What is a Good Apology from the Cheating Spouse?

Good ApologyHow do you know if your significant other is truly sorry for what s/he did?

Frequently, in my coaching sessions, I hear the betrayed spouse wanting and needing to feel that the cheating spouse is truly sorry.

In some cases it doesn’t seem genuine or enough. The following scenarios are fairly common:

  • The cheating spouse out of guilt may want to forget it ever happened and refuses to talk about “it.”
  • The cheating spouse, fearful of the feelings of the betrayed spouse may also attempt to “put it behind them.”
  • The betrayed spouse often is looking for remorse, expressed with deep felt feelings. That remorse often does not appear.
  • The cheating spouse may say “I’m sorry,” but the depth of those words are called into question.
  • An expression of THE apology or heartfelt remorse is often seen as a tipping point in the ability to trust now, and in the future.

Watch this video. It gives 3 great examples of apologies…


This entry was posted in Dr. Huizenga's Blog Posts, Emotional Distance, Infidelity Marriage, Rebuilding the Marriage or Relationship, Relationship Communication, Surviving Infidelity and tagged , , . Bookmark the permalink.

8 Responses to What is a Good Apology from the Cheating Spouse?

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  2. Can I just say what a comfort to discover somebody that genuinely understands what they are discussing on the internet. You actually know how to bring a problem to light and make it important. A lot more people really need to check this out and understand this side of the story. I was surprised that you’re not more popular because you most certainly have the gift.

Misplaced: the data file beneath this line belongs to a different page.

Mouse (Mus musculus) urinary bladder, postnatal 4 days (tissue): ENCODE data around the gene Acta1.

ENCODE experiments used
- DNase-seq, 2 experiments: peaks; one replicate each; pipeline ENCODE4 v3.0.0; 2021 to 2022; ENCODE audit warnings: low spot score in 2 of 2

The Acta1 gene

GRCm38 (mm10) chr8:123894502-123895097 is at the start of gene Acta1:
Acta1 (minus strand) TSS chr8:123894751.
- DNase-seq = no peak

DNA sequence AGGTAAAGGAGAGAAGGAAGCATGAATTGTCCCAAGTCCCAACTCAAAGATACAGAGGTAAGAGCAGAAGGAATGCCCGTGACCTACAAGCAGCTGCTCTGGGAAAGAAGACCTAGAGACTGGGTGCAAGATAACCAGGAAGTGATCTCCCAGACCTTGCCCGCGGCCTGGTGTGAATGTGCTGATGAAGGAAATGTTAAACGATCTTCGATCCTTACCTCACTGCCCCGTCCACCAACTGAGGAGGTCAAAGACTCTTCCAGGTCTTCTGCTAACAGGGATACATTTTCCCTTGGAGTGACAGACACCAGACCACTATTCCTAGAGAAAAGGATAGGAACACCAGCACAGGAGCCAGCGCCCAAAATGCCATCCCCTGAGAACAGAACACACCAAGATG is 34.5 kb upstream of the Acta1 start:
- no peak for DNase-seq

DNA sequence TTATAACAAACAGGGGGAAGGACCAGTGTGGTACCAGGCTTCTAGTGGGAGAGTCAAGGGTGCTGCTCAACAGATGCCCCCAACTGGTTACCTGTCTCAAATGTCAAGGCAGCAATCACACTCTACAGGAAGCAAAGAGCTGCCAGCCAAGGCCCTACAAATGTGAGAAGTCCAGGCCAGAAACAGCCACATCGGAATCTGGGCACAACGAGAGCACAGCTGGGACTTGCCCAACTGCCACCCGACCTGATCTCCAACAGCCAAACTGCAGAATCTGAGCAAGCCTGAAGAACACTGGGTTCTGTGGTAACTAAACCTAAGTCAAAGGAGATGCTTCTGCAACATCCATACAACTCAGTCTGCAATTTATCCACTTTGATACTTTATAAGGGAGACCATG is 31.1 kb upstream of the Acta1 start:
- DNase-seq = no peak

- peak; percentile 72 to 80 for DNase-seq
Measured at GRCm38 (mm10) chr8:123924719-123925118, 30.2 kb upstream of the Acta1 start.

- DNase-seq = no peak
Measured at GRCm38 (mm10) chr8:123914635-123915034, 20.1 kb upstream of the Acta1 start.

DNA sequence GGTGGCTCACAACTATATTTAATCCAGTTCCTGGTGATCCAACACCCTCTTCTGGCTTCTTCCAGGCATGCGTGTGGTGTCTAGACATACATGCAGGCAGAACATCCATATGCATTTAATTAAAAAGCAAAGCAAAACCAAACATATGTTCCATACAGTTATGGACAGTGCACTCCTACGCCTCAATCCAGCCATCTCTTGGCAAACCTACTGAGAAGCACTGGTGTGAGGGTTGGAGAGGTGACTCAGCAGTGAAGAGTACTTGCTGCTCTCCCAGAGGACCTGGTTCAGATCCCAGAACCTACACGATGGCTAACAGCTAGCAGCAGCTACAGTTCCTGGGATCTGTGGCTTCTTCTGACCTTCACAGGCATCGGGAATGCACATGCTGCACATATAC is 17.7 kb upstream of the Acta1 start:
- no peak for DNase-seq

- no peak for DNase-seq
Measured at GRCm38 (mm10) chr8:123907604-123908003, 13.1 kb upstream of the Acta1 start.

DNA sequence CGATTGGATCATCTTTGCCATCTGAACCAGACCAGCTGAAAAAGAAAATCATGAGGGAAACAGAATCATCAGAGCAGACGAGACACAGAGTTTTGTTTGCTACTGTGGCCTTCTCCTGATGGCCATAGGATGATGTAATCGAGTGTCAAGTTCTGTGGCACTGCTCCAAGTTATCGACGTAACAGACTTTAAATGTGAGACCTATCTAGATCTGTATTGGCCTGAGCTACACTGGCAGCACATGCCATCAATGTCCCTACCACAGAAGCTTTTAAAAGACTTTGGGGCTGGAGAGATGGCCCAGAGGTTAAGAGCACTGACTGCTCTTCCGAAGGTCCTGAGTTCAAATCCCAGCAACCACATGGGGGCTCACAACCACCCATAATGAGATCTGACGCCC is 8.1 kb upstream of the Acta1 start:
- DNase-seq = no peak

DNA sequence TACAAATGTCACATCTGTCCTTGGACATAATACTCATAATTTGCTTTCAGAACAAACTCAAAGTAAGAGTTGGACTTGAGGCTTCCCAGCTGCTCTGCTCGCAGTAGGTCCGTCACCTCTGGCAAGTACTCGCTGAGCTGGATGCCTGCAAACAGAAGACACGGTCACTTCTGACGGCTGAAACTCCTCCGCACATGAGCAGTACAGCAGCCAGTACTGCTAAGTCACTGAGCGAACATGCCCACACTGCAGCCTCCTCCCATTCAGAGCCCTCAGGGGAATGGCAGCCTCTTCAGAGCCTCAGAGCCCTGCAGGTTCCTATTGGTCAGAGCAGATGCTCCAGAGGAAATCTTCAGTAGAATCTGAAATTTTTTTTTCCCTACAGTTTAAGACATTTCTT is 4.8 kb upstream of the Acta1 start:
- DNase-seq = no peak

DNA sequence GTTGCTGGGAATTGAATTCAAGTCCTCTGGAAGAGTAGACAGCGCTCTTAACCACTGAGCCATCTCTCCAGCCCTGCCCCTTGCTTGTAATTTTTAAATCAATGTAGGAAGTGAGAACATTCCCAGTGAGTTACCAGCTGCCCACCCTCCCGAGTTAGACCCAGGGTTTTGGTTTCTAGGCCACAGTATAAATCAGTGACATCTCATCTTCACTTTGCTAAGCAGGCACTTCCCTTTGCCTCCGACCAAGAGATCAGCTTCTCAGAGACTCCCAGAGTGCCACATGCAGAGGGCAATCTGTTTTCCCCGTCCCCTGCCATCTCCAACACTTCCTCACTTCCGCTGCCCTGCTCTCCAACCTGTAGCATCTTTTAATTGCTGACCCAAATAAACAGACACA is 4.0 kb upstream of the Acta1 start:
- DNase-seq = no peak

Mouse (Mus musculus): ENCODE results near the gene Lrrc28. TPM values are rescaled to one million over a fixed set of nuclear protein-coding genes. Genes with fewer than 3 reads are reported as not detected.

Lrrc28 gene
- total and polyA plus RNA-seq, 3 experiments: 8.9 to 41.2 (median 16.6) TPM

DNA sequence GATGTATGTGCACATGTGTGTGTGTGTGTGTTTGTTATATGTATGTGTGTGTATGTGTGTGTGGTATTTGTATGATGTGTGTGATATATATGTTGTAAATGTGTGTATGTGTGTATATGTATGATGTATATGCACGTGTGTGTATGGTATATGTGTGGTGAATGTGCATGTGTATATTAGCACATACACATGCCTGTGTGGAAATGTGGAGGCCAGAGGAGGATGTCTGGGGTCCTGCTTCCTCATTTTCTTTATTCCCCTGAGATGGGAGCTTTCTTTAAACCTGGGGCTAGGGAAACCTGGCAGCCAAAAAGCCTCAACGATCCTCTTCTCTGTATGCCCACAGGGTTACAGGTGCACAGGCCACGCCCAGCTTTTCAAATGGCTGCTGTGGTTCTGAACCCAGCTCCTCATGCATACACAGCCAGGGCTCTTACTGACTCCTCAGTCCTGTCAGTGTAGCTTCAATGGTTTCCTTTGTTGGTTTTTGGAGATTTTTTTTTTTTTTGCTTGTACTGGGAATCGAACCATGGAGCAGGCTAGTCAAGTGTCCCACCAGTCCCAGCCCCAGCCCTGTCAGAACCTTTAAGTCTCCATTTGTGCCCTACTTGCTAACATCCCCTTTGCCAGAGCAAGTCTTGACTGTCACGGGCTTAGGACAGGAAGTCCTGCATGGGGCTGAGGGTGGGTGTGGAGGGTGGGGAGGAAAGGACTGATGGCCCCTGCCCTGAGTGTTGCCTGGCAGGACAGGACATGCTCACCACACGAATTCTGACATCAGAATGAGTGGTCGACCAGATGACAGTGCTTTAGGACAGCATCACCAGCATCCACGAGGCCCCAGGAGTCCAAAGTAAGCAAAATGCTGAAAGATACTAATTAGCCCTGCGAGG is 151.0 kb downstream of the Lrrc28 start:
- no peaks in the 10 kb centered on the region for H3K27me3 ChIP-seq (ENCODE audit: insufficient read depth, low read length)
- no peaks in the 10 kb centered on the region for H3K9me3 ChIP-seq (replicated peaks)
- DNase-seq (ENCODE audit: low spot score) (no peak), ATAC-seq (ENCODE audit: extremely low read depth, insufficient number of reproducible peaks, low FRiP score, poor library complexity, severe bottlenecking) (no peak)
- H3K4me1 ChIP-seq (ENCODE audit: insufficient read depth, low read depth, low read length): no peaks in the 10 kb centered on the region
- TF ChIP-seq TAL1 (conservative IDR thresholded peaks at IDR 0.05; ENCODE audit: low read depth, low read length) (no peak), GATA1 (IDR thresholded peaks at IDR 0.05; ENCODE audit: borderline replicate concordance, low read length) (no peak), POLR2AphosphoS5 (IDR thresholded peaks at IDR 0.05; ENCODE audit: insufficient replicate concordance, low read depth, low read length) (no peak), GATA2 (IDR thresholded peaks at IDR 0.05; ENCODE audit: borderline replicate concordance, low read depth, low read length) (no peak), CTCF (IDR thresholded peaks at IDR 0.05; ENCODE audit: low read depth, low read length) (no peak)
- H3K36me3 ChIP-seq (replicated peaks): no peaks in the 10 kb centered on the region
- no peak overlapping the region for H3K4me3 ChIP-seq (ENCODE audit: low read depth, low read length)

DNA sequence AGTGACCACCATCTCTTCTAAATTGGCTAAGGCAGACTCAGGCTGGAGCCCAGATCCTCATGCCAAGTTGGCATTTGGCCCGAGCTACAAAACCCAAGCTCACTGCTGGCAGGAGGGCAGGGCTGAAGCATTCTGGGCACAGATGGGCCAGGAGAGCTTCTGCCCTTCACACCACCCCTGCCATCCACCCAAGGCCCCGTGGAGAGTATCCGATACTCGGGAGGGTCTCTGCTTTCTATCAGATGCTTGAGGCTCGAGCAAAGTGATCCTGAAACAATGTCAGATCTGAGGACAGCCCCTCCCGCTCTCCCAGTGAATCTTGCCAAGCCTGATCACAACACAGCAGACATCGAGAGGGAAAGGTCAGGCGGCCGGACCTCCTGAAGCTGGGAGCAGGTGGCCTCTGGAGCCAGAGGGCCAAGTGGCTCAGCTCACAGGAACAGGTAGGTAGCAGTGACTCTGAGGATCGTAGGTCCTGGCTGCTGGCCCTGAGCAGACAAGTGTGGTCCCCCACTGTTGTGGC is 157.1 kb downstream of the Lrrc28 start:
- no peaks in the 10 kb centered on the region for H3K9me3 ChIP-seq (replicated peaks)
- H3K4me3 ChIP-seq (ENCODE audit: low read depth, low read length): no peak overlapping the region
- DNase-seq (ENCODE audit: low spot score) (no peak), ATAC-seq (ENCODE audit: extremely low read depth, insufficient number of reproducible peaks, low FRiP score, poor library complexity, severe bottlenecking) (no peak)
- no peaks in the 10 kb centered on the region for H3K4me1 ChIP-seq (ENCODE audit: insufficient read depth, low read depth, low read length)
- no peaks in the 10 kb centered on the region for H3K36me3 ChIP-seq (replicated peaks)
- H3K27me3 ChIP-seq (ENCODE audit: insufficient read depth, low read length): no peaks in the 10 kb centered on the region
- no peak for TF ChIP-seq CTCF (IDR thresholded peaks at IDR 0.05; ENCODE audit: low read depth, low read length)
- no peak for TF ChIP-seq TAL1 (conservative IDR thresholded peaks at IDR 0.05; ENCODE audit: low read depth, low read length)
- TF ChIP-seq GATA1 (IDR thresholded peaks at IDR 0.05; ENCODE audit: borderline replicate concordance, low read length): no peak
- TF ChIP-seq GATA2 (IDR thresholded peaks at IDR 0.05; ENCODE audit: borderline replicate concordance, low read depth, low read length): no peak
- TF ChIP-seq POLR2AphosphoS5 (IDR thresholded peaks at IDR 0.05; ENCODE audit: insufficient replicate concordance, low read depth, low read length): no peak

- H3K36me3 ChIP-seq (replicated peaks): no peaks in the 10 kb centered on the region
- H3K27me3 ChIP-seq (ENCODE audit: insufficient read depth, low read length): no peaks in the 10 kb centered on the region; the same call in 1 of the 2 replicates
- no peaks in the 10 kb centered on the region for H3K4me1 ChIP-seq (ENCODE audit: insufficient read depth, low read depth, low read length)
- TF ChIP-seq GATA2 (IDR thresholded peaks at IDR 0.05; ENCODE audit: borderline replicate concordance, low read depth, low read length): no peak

3. Pete says:

    I too was having a problem with this. My spouse didn’t at all sound genuine about her apology.and I hated her every minute for being and sounding so heartless. It wasn’t till about a week ago or a little more did her apology have any kind of feeling in it. It still however does not alleviate my trust issues with her at all.

  4. Cindy says:

    I’m never going to know “why”. I’m never going to hear an apology…and you’re right…I cannot move on without those two things. I have no doubt that this was an exit affair, that he was angry at me for being sick with MS, that he’s punishing me for being sick and that he didn’t want to financially support me (even though he didn’t). Why can’t he just say it???

    He’s ghosted me again…I’ve not heard from him since January 6th, and even that last phone call was a screaming tirade about how I got “everything”. I just want my marriage! I don’t know how to move or how to every trust anyone again.

    I’m seeing a counselor but he like so many others thinks it should just be easy for me to move on and get over it. It’s been almost a year and I’m no closer to being “over it”.

    • Rose says:

      The same thing with me. I had high alittude migraines for 6 yrs & UTI’s. He had a affair with one 20 yrs young. We moved to lower altitude. I was getting free from most of my migraines. Then I got Septic Shock from a kidney stone. Died twice. My body was damaged for good. Neuropathy, my whole body hurts all the time. We moved to lower altitude. Found a place and the neighbor woman went after him and they started doing thing’s. The day after Thanksgiving, he was yelling at me then the word came out, “I WANT A DIVORCED!!!! It’s because I can do all these things. She drinks with him. 2 times right in front of me. We’ve been married for 33 1/2 years. He moved me to a 2 bedroom. I have surgeries coming up. But is comes with a price. Verbally abusive, cruel. He goes to her house. He doesn’t want to be with a sick person. She fun, a drunk(both) , she makes a lot of money, she’s outdoors, I can’t be out doors, it hurts so bad. He’s shattered my head